The export markets of Europe and Japan will decline as a result of higher electricity prices, according to the International Energy Agency's 2013 edition of its World Energy Outlook (WEO).
Currently, electricity prices for industrial consumers in Europe and Japan are more than double those in the USA. This large gap in prices is projected to be maintained through to 2035 in the latest WEO annual report, affecting company strategies and investment decisions in energy-intensive industries. While America sees its share of global exports of energy-intensive goods slightly increase to 2035, Europe and Japan would see their shares of global exports decline by 10% and 3% respectively from today's levels – representing a combined loss of around one-third of their current share.
Speaking at the launch of the report in London today, IEA chief economist and WEO Editor Fatih Birol said, "Lower energy prices in the USA mean that it is well-placed to reap an economic advantage, while higher costs for energy-intensive industries in Europe and Japan are set to be a heavy burden."
Referring to the situation in Japan, where none of its nuclear reactors are currently operating, Birol pointed out that imported natural gas prices in Japan are five times higher than in the USA. He said that it is important for the country "to think carefully whether or not to go back to the use of nuclear while it has to keep electricity prices down."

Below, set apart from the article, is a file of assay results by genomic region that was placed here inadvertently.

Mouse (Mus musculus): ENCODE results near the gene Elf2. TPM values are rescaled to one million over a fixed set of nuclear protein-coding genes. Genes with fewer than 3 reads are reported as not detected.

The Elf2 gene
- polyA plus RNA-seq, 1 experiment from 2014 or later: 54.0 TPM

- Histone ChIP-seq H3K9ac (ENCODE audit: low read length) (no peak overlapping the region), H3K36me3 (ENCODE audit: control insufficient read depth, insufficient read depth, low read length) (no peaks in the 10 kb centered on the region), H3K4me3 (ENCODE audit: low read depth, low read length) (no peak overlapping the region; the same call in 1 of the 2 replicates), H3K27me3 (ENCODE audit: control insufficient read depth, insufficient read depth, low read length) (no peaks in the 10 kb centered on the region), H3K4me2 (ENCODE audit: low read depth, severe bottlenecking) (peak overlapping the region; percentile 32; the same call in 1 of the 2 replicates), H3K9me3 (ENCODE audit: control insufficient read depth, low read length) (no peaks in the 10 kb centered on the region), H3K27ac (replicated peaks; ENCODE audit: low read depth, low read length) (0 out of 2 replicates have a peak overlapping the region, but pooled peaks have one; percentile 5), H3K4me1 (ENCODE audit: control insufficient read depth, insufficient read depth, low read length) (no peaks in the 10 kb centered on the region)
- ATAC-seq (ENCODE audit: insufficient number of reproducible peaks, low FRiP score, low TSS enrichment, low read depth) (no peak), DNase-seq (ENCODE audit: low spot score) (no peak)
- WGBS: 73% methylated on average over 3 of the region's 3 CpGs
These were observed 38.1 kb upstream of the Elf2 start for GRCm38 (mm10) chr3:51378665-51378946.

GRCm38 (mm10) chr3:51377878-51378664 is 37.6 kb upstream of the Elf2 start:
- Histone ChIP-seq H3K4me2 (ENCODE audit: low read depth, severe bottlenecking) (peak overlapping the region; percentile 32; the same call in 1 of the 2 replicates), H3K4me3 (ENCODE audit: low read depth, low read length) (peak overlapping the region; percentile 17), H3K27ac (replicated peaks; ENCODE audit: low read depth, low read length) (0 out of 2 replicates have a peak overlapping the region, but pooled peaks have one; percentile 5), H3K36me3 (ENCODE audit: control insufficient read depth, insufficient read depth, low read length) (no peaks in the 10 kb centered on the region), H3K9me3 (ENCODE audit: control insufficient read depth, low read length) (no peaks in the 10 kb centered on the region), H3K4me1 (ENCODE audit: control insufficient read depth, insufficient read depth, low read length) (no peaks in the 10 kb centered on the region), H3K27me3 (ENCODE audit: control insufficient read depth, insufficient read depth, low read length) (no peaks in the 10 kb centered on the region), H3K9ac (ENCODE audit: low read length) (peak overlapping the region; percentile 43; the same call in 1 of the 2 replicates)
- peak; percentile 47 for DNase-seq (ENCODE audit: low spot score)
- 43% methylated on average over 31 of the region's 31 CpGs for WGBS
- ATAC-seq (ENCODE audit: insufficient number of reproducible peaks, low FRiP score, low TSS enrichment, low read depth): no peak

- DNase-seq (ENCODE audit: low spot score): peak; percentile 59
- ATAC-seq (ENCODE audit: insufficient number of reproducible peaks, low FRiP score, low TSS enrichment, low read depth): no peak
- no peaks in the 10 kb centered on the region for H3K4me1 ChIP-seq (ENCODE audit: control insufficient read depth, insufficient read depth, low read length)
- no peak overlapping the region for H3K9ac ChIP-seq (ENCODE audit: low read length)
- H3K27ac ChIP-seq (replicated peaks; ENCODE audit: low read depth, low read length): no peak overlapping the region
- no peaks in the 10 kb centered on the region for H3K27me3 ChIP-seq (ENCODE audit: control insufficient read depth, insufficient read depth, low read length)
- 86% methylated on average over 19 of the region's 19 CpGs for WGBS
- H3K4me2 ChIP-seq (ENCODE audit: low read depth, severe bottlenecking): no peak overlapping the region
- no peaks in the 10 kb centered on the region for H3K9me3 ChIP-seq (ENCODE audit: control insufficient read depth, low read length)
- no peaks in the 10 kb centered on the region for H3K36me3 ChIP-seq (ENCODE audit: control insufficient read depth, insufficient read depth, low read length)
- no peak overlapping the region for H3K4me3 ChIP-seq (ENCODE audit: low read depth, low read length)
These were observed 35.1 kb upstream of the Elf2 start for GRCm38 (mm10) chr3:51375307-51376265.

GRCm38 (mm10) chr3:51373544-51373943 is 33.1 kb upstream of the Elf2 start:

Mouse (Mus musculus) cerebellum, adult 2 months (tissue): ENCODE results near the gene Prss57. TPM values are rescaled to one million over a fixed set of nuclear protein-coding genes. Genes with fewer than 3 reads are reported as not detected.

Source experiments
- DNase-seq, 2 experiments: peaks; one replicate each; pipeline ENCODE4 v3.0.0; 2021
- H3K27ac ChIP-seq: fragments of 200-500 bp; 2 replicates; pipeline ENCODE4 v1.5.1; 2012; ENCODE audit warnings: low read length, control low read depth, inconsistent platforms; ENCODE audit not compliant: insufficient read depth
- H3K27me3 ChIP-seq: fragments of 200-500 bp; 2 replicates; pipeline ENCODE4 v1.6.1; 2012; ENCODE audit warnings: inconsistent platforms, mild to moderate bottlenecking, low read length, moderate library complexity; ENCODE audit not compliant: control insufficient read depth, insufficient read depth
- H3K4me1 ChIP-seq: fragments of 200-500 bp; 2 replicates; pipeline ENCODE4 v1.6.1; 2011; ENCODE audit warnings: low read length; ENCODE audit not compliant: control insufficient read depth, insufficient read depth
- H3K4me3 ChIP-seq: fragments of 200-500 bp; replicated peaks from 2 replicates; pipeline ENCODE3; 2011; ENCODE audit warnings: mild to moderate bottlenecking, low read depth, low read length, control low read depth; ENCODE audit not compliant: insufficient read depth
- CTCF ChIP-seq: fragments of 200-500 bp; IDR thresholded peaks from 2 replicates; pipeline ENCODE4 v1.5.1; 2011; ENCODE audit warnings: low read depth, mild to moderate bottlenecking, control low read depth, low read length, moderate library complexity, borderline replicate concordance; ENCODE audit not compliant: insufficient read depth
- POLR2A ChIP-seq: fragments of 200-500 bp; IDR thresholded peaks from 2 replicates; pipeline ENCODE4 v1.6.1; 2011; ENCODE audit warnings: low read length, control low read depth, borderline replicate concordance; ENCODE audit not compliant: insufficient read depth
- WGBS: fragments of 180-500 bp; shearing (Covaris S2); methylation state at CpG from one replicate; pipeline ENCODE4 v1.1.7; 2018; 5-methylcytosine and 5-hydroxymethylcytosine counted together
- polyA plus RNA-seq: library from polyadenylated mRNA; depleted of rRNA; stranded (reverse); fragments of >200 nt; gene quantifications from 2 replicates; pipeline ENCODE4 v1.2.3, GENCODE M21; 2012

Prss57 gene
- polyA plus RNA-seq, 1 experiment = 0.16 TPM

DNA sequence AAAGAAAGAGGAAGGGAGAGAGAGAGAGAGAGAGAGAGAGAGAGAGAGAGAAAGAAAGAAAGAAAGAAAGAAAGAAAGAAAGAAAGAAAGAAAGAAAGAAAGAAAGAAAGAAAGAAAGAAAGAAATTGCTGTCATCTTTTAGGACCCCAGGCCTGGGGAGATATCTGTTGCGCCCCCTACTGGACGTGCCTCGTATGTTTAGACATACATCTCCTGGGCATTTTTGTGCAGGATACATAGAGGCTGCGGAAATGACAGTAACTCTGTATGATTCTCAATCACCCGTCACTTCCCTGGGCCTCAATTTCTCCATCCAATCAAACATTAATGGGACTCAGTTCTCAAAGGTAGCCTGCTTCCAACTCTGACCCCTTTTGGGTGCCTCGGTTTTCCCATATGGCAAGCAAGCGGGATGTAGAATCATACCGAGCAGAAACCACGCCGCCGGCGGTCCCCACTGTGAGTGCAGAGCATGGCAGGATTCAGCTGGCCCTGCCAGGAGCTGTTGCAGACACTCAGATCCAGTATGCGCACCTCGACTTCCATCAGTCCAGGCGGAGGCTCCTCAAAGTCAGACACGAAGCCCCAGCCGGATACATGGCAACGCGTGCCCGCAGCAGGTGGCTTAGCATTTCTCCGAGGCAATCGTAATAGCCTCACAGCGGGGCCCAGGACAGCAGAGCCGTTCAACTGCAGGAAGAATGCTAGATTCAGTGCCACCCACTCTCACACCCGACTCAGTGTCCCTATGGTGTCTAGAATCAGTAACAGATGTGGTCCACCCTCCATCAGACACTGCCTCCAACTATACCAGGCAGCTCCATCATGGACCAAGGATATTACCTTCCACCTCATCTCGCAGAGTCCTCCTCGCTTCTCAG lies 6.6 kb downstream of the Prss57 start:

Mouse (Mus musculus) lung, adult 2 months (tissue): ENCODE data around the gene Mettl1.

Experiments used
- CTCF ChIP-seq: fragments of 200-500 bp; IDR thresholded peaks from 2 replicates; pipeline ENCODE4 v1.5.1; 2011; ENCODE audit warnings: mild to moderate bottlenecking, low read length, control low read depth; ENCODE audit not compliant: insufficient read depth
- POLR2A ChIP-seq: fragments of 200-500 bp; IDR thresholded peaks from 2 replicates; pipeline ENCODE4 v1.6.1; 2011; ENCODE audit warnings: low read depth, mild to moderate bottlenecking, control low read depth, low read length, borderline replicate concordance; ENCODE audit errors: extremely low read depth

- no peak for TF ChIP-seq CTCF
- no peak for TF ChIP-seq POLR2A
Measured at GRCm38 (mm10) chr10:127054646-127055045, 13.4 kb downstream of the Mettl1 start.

The annual WEO presents a central scenario in which global energy demand rises by one-third in the period to 2035, including a 45% increase in the power generation sector. By 2035, nuclear capacity is projected to increase to 578 GWe (from 371 GWe today) and account for around 4300 TWh of generation out of a total of 37,100 TWh from all sources. This would maintain nuclear's 12% share of the global electricity mix.
During the period to 2035, energy-related carbon-dioxide emissions are projected to rise by 20%, corresponding to a long-term average global temperature increase of 3.6ºC over pre-industrial levels, well above the internationally-agreed 2ºC target. "We are definitely off track in terms of carbon dioxide emissions," said Birol, adding that the share of fossil fuels in the global mix has remained at 82% over the last 25 years. The strong rise of renewables would only reduce this to around 75% in 2035.
Researched and written
by World Nuclear News